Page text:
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Given positive integers $k<n$ and positive real numbers $x_1$, $x_2, \dots, x_n$. Denote $$ A={x_1\over x_2+x_3+\dots+x_{k+1}}+{x_2\over x_3+x_4+\dots+x_{k+2}}+\ldots+{x_n\over x_1+x_2+\dots+x_k}$$

Prove that a) $A\geq \dfrac{n}{k^2}$; b) $A\geq \log 2\cdot \dfrac{n}{k}$.

This is a problem from a Russian contest. For the second part I have no idea, and for the part, I was trying to apply Cauchy-Schwarz but it didn't work out. I think I made some mistake, because the first part seems workable with CS. This was my attempt :

$$A=\sum_{\text{cyc}}\dfrac{x_1^2}{x_1x_2+x_1x_3+\cdots+x_1x_{k+1}}\ge \dfrac{(x_1+x_2+\dots+x_n)^2}{P}$$ Now this $P$ is confusing me. What is it? And even if I get it, does it imply this is greater than $\dfrac{n}{k^2}?$

Hope someone can help me. Thanks a lot.

Also something which made me think, is there a better constant, than $\log 2$ in the inequality?

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  • $\begingroup$ use CS for the denominator first. $\endgroup$ – DeepSea Jul 19 '14 at 16:09
  • $\begingroup$ @8pir Could you clarify your comment? I don't see how it works, thanks a lot. $\endgroup$ – shadow10 Jul 19 '14 at 16:11
  • $\begingroup$ What about setting $x_1 = \dots = x_n = 1$ then $A = \frac{n}{k}$. $\endgroup$ – cactus314 Jul 22 '14 at 2:06
  • $\begingroup$ Yes, @johnmangual that gives the best constant is $\le 1$. But, does it show anything about the inequality I gave? I mainly need to look for the expression $P$ in my attempt. Thanks. $\endgroup$ – shadow10 Jul 22 '14 at 14:32
  • $\begingroup$ Are you sure there is no more conditions on $ x_i $'s? $\endgroup$ – mwomath Jul 23 '14 at 3:50
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As you have used Cauchy-Schwarz Inequality on, $$A=\dfrac{x_1}{x_2+x_3+\dots+x_{k+1}}+\dfrac{x_2}{x_3+x_4+\dots+x_{k+2}}+\ldots+\dfrac{x_n}{x_1+x_2+\dots+x_k}$$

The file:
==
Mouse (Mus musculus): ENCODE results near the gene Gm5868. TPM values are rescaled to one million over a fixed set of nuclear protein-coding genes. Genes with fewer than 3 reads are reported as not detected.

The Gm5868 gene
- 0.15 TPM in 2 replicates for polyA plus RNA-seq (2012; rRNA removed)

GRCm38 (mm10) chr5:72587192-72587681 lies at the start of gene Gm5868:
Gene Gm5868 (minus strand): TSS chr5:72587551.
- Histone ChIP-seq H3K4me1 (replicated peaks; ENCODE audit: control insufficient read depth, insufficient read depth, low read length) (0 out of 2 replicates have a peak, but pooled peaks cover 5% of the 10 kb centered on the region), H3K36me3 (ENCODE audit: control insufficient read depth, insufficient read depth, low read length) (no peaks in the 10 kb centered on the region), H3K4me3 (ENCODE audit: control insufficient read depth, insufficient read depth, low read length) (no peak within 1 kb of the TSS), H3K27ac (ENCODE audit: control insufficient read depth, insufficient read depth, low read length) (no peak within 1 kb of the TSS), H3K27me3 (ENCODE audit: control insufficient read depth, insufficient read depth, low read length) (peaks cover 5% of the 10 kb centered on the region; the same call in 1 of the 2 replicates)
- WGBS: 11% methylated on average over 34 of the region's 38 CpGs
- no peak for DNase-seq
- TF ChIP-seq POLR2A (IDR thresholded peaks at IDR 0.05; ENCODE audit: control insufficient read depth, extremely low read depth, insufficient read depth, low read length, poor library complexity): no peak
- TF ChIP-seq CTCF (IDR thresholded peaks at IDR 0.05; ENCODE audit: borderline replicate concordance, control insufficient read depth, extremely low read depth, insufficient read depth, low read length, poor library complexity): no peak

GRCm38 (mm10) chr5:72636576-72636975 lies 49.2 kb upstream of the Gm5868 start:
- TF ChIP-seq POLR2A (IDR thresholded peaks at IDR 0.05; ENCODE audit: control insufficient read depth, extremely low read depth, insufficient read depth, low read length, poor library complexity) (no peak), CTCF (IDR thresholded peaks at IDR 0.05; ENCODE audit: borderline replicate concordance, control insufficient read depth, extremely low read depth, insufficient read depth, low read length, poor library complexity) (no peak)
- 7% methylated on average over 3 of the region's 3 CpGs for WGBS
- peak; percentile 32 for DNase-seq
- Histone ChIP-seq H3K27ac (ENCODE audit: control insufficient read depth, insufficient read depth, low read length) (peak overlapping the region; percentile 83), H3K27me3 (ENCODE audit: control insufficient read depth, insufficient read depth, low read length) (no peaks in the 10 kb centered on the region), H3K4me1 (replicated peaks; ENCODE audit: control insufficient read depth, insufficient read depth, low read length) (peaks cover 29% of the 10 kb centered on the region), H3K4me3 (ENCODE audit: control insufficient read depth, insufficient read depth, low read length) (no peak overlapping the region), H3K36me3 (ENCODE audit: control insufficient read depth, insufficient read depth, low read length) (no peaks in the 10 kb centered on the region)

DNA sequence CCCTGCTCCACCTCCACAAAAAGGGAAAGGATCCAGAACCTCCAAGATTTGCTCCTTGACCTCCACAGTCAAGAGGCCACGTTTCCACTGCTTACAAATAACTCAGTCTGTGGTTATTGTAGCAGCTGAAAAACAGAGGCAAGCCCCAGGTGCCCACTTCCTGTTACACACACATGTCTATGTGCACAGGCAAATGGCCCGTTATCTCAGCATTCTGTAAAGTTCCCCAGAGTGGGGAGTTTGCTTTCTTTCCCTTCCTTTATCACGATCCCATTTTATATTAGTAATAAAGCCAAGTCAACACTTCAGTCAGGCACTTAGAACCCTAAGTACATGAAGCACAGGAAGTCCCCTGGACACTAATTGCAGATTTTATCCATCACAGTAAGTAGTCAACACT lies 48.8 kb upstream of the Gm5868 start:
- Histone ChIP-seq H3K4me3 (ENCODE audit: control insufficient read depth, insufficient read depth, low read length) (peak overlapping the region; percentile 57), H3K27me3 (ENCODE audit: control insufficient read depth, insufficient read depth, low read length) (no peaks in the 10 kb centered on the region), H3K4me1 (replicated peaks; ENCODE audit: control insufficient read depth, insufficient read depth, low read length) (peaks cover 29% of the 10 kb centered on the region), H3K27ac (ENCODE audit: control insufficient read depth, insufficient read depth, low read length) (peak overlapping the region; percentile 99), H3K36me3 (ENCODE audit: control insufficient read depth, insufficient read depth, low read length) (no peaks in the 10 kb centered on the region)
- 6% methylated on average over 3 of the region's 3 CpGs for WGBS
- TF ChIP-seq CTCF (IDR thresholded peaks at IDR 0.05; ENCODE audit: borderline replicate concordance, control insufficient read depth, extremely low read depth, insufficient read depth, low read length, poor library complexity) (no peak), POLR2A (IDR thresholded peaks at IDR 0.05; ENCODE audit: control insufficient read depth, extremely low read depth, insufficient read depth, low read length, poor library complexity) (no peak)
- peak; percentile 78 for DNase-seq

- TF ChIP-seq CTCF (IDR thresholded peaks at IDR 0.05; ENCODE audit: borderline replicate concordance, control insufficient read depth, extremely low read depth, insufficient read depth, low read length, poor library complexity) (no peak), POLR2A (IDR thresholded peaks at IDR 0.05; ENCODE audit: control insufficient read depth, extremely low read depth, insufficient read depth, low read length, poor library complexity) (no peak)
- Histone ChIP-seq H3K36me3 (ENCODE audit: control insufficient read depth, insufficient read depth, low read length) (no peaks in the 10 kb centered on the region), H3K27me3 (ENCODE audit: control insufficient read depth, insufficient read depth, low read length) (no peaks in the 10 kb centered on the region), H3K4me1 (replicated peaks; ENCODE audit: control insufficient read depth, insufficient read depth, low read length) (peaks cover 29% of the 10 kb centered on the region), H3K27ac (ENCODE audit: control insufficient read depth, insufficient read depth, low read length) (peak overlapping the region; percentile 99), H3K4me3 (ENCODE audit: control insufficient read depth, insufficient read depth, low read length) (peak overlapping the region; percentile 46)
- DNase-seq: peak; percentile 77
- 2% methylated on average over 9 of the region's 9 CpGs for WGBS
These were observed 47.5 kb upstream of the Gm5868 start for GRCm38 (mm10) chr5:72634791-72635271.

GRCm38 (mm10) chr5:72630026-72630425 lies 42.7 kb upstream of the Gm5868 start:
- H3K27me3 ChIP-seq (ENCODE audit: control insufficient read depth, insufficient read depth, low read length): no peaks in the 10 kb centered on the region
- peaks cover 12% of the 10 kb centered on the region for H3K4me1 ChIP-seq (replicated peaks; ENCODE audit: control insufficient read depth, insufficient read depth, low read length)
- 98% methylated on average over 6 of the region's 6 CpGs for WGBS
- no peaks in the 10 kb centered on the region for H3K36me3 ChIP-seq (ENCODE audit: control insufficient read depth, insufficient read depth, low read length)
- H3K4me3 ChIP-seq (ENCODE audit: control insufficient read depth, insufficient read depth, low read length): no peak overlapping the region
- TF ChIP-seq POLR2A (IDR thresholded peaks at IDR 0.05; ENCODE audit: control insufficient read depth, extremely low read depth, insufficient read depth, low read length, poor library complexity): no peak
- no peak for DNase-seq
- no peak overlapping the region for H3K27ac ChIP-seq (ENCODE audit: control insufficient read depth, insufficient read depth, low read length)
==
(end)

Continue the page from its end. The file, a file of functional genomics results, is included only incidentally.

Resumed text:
leads to: $\displaystyle A \ge \dfrac{(x_1+\cdots+x_n)^2}{\sum\limits_{i=1}^{k}x_i(x_{i+1}+x_{i+2}+\cdots+x_{i+k})}$ where the summation is taken on cyclic index ($\displaystyle x_i = x_{i \pmod n}$).

So, $\displaystyle P = \sum\limits_{i=1}^{k}x_i(x_{i+1}+x_{i+2}+\cdots+x_{i+k})$ and $S = x_1+\cdots+x_n$ (say).Then, $\displaystyle A \ge \frac{n}{k^2}$ but even so, $\displaystyle \dfrac{S^2}{P}$ need not be greater than $\displaystyle \frac{n}{k^2}$.

As for the interpretation of $P$, it is a Quadratic Form with matrix of the form being a Symmetric circulant matrix the first row is given by writing a row of $0$'s and adding in succession $\displaystyle \frac{1}{2}$ in positions $2,3,\cdots, k+1$ and in the positions $n-k+1,\cdots,n$ of the row (with possible modification due to a previous addition if $2m \ge n$). The rest of the rows are cyclic permutations of row 1.

Now, $\displaystyle S^2 - \frac{n\lambda}{k}P$ (for some $\lambda > 0$) is a Quadratic Form and it is $\ge 0$ iff the matrix of the form is positive-semi-definite, i.e., iff its eigenvalues are non-negative.

The first row of the matrix of the form $\displaystyle S^2 - \frac{n\lambda}{k}P$ is given by is given by writing a row of $1$'s and subtracting in succession $\displaystyle \frac{n\lambda}{2k}$ in positions $2,3,\cdots, k+1$ and in the positions $n-k+1,\cdots,n$ of the row (with possible modification due to a previous subtraction if $2m \ge n$). The eigenvalues (of circulant matrix) being $$\lambda_j = \sum\limits_{r=1}^{n} \omega_j^r - \frac{n\lambda}{2k}\sum\limits_{r=1}^{k} (\omega_j^r + \omega_j^{-r})$$ for $j=0,1,2,\cdots,n-1$, and $\omega_j = e^{2\pi ij/n}$.

Clearly, $\displaystyle \lambda_0 = n - \dfrac{n\lambda}{2k}.2k = n(1-\lambda) \ge 0$ iff $\lambda \le 1$.

and, $\displaystyle \lambda_j = \dfrac{n\lambda}{2k}\dfrac{\sin \frac{j\pi}{n} - \sin (2k+1)\frac{j\pi}{n}}{\sin \frac{j\pi}{n}}$ for $j \ge 1$. So, the form is positive(semi-definite) depending on whether: $$\displaystyle \sin \frac{j\pi}{n} \ge \sin (2k+1)\frac{j\pi}{n}$$ for all $j = 1,2,\cdots, n-1$ (independent of $\lambda$) which one can certainly see is not true for all $k,n$.

As for $\displaystyle A \ge \dfrac{n}{k^2}$, take $x_{i_1} = \max\{x_1,x_2,\cdots,x_n\}$

and define $x_{i_2} = \max\{x_{i_1+1},x_{i_1+2},\cdots,x_{i_1+k}\}$,

till $x_{i_m} = \max\{x_{i_{m-1}+1},x_{i_{m-1}+2},\cdots,x_{i_{m-1}+k}\}$

and $x_{i_{m+1}} = x_{i_1}$.

Then clearly, $m > \dfrac{n}{k}$.

Also, $\displaystyle A \ge \dfrac{x_{i_1}}{x_{i_1+1}+x_{i_1+2}+\cdots+x_{i_1+k}} + \dfrac{x_{i_2}}{x_{i_2+1}+x_{i_2+2}+\cdots+x_{i_2+k}} + \cdots + \dfrac{x_{i_m}}{x_{i_m+1}+x_{i_m+2}+\cdots+x_{i_m+k}} \ge \dfrac{x_{i_1}}{kx_{i_2}}+\dfrac{x_{i_2}}{kx_{i_3}}+\cdots + \dfrac{x_{i_m}}{kx_{i_1}} \ge \dfrac{m}{k} \ge \dfrac{n}{k^2}$

by Am-Gm Inequality.

The second inequality looks non trivial. The case $k=2$: $\displaystyle \sum\limits_{i=1}^{n} \dfrac{x_i}{x_{i+1}+x_{i+2}} \ge \frac{n\lambda}{2}$.

The case $\lambda = 1$ is known as the Shapiro-Inequality which does not hold for all $n$.

The best constant $\lambda_{max} = 0.9891..$ as mentioned in the Wiki-link.

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